Your article claims that the models cannot be reverse-engineered to reveal that the training data. But it seems there are cases where researchers have done exactly that: Anyone who shares data this way will need pretty strong assurances that the models generated don’t contain data residue within them, and that seems a difficult thing to do. Imagine that an insurance adjustment algorithm (which didn’t have direct access to medical records) begins querying the system the API of a google-like mechanism (one that did have direct access to the private data). With enough API queries, perhaps that insurance system could learn a great deal from this data that might give it insight into medical risks, or even characterize profiles of people who suffer from rare diseases/combinations. Have we now in effect shared this private medical data with the insurer’s algorithms also? We should also considering what “reading messages” really means — just because a human doesn’t read it, doesn’t mean it’s not being read. If an AI learns from a message, I’d suggest it’s “reading” it also, particularly if that AI is highly intelligent. Machine learning has tremendous potential to give us new insights and understanding, but we also have to be vigilant about the purposes for it’s used, and what is done with the algorithms that have learned from it afterwards.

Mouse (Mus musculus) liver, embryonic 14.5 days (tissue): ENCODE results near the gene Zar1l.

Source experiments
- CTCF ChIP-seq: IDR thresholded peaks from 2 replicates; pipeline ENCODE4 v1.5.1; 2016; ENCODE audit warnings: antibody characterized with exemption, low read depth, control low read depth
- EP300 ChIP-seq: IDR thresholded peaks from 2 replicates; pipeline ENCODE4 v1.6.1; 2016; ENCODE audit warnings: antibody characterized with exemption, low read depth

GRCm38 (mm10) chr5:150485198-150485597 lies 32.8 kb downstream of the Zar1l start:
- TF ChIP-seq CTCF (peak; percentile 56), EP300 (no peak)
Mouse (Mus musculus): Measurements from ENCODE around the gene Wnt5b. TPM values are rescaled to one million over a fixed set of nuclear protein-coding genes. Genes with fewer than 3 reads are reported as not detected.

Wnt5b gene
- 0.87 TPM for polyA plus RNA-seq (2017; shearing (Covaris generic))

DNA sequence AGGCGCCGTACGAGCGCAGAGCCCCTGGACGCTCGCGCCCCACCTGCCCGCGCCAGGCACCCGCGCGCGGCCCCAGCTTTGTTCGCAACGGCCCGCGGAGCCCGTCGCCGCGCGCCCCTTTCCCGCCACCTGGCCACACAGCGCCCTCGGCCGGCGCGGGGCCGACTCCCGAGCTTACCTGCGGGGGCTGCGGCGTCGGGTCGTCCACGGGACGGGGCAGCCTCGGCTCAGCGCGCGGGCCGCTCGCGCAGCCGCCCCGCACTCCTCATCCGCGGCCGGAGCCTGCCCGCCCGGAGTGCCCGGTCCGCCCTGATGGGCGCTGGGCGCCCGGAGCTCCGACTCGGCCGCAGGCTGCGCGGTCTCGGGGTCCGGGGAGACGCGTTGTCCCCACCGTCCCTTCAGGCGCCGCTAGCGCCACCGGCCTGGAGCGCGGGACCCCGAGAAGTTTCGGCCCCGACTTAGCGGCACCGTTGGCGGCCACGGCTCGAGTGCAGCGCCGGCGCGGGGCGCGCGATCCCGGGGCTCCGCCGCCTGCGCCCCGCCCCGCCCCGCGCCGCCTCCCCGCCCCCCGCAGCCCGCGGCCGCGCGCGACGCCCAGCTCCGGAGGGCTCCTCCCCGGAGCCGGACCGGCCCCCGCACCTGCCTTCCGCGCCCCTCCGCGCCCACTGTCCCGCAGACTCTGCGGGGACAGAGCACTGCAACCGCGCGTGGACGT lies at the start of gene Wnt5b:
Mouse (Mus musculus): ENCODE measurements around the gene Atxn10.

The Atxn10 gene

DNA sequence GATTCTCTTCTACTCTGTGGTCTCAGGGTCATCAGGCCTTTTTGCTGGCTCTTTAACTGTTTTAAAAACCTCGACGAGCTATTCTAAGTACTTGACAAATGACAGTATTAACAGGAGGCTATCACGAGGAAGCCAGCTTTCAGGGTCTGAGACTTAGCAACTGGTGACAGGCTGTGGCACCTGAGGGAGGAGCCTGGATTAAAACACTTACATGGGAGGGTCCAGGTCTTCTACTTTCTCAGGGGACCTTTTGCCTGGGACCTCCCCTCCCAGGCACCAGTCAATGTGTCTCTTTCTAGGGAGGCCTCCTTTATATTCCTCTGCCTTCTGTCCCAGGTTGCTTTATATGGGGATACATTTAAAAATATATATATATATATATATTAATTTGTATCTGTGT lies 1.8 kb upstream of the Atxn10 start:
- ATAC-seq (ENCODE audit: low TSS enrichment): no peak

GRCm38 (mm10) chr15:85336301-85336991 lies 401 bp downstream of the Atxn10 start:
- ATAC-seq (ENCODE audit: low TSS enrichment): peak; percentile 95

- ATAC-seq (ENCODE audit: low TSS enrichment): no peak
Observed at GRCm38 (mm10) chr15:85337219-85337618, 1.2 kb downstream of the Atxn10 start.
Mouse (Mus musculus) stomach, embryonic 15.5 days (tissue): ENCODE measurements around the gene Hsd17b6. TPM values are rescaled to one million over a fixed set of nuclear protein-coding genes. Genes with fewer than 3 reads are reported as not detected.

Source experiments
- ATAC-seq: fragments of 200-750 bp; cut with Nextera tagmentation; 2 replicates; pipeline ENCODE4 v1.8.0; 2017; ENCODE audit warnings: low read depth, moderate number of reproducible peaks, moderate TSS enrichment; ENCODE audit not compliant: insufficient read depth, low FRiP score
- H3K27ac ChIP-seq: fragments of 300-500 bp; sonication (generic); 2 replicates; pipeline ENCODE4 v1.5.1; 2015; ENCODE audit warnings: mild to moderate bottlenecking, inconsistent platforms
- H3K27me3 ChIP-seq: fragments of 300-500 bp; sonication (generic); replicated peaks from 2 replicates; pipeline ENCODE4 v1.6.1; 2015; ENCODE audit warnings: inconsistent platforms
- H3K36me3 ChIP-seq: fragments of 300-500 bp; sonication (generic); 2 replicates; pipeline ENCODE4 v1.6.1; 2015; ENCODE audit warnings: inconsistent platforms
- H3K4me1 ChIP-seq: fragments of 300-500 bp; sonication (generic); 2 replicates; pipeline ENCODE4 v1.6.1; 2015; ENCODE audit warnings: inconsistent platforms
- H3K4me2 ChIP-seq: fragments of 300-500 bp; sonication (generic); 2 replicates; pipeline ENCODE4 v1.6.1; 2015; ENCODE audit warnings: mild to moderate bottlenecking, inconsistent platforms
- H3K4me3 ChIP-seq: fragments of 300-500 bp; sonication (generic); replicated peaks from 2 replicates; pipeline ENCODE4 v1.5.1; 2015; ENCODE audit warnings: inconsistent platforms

Technology can augment human capability.